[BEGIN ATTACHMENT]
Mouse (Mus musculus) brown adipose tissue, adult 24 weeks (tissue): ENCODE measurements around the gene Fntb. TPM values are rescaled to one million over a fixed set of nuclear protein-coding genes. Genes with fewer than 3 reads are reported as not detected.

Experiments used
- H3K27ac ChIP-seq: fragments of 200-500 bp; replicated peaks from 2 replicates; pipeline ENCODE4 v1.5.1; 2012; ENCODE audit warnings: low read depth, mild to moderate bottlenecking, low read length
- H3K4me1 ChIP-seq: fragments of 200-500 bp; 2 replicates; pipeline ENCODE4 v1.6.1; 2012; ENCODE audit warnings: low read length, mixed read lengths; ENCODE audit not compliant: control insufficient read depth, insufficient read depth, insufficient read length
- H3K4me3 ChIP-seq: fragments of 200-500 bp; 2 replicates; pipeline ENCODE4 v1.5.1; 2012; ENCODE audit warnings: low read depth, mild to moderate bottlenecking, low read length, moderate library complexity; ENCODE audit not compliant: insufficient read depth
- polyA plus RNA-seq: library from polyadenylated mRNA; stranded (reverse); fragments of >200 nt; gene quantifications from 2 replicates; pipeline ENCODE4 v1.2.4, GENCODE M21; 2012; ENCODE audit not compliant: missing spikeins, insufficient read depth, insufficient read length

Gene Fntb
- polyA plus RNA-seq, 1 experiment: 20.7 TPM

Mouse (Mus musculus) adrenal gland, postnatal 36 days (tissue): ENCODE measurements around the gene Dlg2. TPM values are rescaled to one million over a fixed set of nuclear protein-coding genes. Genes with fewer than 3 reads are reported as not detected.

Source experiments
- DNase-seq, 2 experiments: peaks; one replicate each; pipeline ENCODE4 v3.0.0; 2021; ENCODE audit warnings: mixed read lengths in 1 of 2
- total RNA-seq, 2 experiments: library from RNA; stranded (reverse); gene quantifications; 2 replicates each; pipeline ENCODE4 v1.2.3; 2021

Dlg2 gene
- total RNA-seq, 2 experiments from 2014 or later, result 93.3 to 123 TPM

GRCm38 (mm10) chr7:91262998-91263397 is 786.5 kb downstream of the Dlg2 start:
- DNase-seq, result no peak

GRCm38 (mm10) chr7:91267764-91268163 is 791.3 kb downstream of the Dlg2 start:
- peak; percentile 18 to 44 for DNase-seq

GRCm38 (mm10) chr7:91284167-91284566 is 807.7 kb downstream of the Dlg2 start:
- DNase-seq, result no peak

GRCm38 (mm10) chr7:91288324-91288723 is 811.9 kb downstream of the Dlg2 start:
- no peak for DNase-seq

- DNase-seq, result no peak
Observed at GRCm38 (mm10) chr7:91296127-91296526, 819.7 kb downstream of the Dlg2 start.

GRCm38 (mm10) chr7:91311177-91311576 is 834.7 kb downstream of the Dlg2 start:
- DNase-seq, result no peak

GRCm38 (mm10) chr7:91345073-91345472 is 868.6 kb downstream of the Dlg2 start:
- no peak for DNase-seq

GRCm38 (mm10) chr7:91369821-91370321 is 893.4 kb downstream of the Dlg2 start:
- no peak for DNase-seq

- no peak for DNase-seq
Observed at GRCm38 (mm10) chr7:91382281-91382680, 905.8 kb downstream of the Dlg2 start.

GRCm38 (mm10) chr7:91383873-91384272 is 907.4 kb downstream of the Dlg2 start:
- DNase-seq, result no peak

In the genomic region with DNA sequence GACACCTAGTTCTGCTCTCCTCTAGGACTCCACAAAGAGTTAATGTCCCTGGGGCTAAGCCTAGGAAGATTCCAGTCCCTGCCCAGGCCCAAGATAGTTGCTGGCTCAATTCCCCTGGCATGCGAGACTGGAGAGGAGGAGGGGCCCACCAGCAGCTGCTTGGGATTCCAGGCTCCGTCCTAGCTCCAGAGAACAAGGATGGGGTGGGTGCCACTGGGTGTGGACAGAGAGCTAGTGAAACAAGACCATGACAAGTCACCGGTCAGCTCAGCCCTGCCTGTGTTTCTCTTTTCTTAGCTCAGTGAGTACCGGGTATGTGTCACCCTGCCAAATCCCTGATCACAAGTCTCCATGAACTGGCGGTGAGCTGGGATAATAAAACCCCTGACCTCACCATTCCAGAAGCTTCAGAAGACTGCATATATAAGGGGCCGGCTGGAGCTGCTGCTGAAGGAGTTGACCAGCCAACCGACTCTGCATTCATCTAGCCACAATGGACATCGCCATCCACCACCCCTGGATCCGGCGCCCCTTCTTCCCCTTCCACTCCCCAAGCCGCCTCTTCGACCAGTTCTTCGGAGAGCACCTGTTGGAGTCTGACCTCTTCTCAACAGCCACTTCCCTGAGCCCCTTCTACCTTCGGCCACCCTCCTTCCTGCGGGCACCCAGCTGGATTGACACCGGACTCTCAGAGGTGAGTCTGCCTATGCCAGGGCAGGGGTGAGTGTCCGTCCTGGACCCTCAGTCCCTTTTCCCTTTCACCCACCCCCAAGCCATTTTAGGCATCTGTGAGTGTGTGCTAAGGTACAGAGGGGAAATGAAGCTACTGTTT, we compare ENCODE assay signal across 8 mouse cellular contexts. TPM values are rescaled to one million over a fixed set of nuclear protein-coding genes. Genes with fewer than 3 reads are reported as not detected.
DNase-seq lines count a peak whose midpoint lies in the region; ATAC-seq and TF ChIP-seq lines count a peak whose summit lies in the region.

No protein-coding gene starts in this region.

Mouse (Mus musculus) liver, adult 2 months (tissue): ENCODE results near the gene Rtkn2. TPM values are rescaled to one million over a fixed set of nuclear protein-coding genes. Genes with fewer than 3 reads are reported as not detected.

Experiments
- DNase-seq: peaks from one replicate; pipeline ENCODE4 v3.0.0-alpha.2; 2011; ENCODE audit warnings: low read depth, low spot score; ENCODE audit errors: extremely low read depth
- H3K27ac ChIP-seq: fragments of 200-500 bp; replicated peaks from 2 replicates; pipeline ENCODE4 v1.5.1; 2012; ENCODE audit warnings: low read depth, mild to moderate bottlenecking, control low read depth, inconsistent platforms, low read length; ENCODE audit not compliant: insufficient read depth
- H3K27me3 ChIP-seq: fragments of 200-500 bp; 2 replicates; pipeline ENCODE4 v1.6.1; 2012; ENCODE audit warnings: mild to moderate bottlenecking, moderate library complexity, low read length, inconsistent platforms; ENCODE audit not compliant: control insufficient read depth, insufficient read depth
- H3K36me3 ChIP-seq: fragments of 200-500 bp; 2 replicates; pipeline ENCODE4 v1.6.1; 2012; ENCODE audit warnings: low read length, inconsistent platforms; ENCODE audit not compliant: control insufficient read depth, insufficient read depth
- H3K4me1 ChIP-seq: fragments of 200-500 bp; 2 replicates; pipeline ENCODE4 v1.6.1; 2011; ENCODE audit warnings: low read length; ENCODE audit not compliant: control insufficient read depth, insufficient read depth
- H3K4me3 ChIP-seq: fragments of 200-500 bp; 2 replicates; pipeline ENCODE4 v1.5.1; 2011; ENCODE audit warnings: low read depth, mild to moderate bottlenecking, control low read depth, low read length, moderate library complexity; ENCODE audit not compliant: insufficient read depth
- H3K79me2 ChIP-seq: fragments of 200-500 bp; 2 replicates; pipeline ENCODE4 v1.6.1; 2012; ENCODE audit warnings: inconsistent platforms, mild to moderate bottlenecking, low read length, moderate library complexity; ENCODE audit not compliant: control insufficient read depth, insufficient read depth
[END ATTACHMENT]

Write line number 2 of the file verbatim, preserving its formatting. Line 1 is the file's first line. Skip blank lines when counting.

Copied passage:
Experiments used